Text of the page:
Q1’19 proved extraordinary, the SPX soaring 13.1% higher in a massive rebound rally after suffering a severe correction largely in Q4. That pummeled this key benchmark stock index 19.8% lower in jU.S.t 3.1 months, right on the verge of entering a new bear market at -20%. By the end of Q1, fully 5/6ths of those deep losses had been reversed. Did the big U.S. stocks’ fundamental performances support such huge gains?

Corporate-earnings growth was expected to slow dramatically in Q1, stalling out after soaring 20.5% last year. 2018’s four quarters straddled the Tax Cuts and Jobs Act, which became law right when that year dawned. Its centerpiece was slashing the U.S. corporate tax rate from 35% to 21%, which naturally greatly boosted profits from pre-TCJA levels. Q1’19 would be the first quarter with post-TCJA year-over-year comparisons.

Big U.S. stocks’ valuations, where their stock prices are trading relative to their underlying earnings, offer critical clues on what is likely coming next. By late April the epic stock-market bull as measured by the SPX extended to huge 335.4% gains over 10.1 years! That clocked in as the second-largest and first-longest bull in U.S. stock-market history. With the inevitable subsequent bear overdue, valuations really matter.

Every quarter I analyze the top 34 SPX/SPY component stocks ranked by market cap. This is just an arbitrary number that fits neatly into the tables below, but a dominant sample of the SPX. As Q1 waned, these American giants alone commanded fully 43.7% of the SPX’s total weighting! Their $10.9t collective market cap exceeded that of the bottom 437 SPX companies. Big U.S. stocks’ importance cannot be overstated.

I wade through the 10-Q or 10-K SEC filings of these top SPX companies for a ton of fundamental data I feed into a spreadsheet for analysis. The highlights make it into these tables below. They start with each company’s symbol, weighting in the SPX and SPY, and market cap as of the final trading day of Q1’19. That’s followed by the year-over-year change in each company’s market capitalization, an important metric.

Major U.S. corporations have been engaged in a wildly-unprecedented stock-buyback binge ever since the Fed forced interest rates to deep artificial lows during 2008’s stock panic. Thus, the appreciation in their share prices also reflects shrinking shares outstanding. Looking at market-cap changes instead of just underlying share-price changes effectively normalizes out stock buybacks, offering purer views of value.

That’s followed by quarterly sales along with their YoY change. Top-line revenues are one of the best indicators of businesses’ health. While profits can be easily manipulated quarter to quarter by playing with all kinds of accounting estimates, sales are tougher to artificially inflate. Ultimately sales growth is necessary for companies to expand, as bottom-line profits growth driven by cost-cutting is inherently limited.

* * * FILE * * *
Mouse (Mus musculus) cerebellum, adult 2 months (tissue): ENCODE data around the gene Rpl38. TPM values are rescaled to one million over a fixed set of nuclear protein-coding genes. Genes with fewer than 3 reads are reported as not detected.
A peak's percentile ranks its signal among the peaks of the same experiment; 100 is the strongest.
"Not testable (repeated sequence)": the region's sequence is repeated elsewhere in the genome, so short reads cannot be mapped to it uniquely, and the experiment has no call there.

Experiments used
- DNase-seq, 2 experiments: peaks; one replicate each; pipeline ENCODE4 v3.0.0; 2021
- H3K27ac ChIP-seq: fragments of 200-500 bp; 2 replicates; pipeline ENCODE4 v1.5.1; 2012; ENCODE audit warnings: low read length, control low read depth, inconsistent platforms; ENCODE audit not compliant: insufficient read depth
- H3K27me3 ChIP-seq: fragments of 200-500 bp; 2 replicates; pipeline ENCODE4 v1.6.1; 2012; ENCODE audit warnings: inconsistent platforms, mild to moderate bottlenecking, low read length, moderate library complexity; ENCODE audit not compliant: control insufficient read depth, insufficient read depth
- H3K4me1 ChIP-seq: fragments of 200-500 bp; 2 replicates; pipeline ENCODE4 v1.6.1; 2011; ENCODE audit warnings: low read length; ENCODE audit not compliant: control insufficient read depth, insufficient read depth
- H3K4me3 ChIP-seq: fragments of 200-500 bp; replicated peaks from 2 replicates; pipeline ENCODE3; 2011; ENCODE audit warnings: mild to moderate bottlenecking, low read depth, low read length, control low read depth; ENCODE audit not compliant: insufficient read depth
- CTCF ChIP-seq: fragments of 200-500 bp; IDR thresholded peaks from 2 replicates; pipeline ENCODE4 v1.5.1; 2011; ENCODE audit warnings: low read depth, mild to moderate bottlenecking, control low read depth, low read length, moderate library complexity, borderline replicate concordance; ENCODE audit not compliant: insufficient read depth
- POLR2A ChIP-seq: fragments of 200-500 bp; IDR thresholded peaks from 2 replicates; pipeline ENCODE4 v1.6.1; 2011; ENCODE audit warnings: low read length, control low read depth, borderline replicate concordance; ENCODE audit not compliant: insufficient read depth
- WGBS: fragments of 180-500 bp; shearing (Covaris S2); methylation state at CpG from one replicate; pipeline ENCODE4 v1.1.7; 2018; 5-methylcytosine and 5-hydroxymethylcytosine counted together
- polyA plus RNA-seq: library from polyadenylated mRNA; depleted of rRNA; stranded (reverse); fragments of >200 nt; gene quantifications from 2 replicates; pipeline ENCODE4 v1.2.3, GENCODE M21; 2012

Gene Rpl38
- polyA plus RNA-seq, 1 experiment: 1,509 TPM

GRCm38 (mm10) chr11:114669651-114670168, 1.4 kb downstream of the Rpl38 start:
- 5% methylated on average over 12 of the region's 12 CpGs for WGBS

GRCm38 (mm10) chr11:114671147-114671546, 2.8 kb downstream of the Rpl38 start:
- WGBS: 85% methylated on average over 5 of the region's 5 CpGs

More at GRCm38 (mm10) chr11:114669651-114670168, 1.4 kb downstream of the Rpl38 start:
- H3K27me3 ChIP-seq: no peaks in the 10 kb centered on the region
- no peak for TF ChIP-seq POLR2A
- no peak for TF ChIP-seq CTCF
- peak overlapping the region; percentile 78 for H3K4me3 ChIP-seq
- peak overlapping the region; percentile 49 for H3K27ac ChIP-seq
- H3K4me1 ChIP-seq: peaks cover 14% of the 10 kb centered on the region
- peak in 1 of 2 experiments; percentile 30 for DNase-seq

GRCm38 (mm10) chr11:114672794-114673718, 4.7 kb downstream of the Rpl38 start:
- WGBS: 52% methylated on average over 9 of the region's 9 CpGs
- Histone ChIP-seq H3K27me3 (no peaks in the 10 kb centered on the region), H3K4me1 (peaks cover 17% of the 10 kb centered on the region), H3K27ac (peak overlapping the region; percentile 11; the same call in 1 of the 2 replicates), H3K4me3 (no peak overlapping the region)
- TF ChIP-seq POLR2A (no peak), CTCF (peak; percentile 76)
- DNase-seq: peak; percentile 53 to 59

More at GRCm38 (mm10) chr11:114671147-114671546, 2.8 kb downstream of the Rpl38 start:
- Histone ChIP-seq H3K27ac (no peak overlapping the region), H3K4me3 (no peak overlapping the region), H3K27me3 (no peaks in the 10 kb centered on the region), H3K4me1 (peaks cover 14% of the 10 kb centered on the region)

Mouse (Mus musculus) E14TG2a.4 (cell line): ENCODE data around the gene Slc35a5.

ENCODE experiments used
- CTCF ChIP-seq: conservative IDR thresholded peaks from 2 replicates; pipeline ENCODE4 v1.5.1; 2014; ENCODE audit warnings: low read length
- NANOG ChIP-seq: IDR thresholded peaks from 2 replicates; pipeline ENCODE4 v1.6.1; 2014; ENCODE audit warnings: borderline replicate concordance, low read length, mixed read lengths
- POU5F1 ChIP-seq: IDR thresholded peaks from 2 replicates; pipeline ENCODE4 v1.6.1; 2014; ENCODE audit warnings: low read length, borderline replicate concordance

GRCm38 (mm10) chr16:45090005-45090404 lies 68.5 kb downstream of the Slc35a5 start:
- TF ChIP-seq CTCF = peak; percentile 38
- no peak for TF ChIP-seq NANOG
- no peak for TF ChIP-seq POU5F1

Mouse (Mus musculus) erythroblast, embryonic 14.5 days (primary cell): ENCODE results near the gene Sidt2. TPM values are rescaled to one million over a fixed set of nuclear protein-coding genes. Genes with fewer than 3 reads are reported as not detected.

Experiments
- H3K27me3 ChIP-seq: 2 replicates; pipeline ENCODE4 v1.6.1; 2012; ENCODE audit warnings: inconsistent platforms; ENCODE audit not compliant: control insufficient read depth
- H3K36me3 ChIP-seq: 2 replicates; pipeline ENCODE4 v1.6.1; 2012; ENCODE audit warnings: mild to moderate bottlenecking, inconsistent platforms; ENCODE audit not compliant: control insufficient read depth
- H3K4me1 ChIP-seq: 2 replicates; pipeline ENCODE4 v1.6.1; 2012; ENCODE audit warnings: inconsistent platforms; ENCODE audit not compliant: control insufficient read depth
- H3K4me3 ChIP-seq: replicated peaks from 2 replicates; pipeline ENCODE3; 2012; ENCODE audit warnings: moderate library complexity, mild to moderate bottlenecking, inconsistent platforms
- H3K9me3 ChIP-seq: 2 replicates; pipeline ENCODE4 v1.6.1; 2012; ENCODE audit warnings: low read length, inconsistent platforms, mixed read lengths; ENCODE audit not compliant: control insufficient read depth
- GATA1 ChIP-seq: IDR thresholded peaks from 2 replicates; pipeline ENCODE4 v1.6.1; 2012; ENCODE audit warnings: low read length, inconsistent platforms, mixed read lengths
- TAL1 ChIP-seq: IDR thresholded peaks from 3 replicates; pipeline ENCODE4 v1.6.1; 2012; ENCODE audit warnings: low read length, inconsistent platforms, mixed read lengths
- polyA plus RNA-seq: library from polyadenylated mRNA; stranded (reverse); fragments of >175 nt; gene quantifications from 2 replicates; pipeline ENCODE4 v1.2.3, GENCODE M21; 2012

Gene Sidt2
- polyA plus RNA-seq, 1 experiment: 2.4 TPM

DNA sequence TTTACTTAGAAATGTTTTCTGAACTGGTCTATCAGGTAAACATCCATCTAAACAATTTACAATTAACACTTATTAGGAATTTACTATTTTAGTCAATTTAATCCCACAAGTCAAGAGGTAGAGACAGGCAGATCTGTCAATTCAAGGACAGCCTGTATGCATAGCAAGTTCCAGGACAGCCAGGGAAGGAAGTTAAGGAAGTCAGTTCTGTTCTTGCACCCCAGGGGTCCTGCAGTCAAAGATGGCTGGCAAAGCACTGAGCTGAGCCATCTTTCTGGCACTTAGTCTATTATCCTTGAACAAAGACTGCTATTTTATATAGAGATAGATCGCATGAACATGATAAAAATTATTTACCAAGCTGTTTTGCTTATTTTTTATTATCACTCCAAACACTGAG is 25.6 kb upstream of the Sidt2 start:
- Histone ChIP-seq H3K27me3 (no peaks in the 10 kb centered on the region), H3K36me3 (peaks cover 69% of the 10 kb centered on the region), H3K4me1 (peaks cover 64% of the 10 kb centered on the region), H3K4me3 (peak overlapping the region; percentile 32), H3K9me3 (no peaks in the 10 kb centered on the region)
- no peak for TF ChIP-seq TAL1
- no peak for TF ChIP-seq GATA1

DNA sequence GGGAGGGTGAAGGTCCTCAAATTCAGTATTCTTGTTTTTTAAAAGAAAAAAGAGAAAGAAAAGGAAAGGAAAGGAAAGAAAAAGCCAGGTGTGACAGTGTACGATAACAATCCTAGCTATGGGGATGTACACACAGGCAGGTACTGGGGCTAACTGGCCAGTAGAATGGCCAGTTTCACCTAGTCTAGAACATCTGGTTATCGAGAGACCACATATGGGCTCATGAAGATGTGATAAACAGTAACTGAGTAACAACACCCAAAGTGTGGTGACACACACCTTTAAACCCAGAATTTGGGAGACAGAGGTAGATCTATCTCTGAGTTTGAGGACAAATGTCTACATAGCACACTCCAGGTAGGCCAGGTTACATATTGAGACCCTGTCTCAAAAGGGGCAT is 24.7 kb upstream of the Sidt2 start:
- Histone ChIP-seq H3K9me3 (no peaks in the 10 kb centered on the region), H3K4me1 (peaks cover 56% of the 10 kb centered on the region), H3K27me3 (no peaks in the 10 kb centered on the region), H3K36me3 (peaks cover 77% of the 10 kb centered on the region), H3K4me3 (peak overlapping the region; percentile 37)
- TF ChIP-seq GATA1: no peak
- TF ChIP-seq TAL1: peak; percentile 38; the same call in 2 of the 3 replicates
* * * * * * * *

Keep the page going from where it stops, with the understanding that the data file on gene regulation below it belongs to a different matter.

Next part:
Operating cash flows are also important, showing how much capital companies’ businesses are actually generating. Companies must be cash-flow-positive to survive and thrive, using their existing capital to make more cash. Unfortunately many companies now obscure quarterly OCFs by reporting them in year-to-date terms, lumping multiple quarters together. So if necessary to get Q1’s OCFs, I subtracted prior quarters’.

Next are the actual hard quarterly earnings that must be reported to the SEC under Generally Accepted Accounting Principles. Lamentably companies now tend to use fake pro-forma earnings to downplay real GAAP results. These are derided as EBS profits, Everything but the Bad Stuff! Certain expenses are simply ignored on a pro-forma basis to artificially inflate reported corporate profits, often misleading traders.

While we’re also collecting the earnings-per-share data Wall Street loves, it’s more important to consider total profits. Stock buybacks are executed to manipulate EPS higher, because the shares-outstanding denominator of its calculation shrinks as shares are repurchased. Raw profits are a cleaner measure, again effectively neutralizing the impacts of stock buybacks. They better reflect underlying business performance.

Finally the trailing-twelve-month price-to-earnings ratios as of the end of Q1’19 are noted. TTM P/Es look at the last four reported quarters of actual GAAP profits compared to prevailing stock prices. They are the gold-standard metric for valuations. Wall Street often intentionally conceals these real P/Es by using the fictional forward P/Es instead, which are literally mere guesses about future profits that often prove far too optimistic.

These are mostly calendar-Q1 results, but some big U.S. stocks use fiscal quarters offset from normal ones. Walmart, Home Depot, and Cisco have lagging quarters ending one month after calendar ones, so their results here are current to the end of January instead of March. Oracle uses quarters that end one month before calendar ones, so its results are as of the end of February. Offset reporting ought to be banned.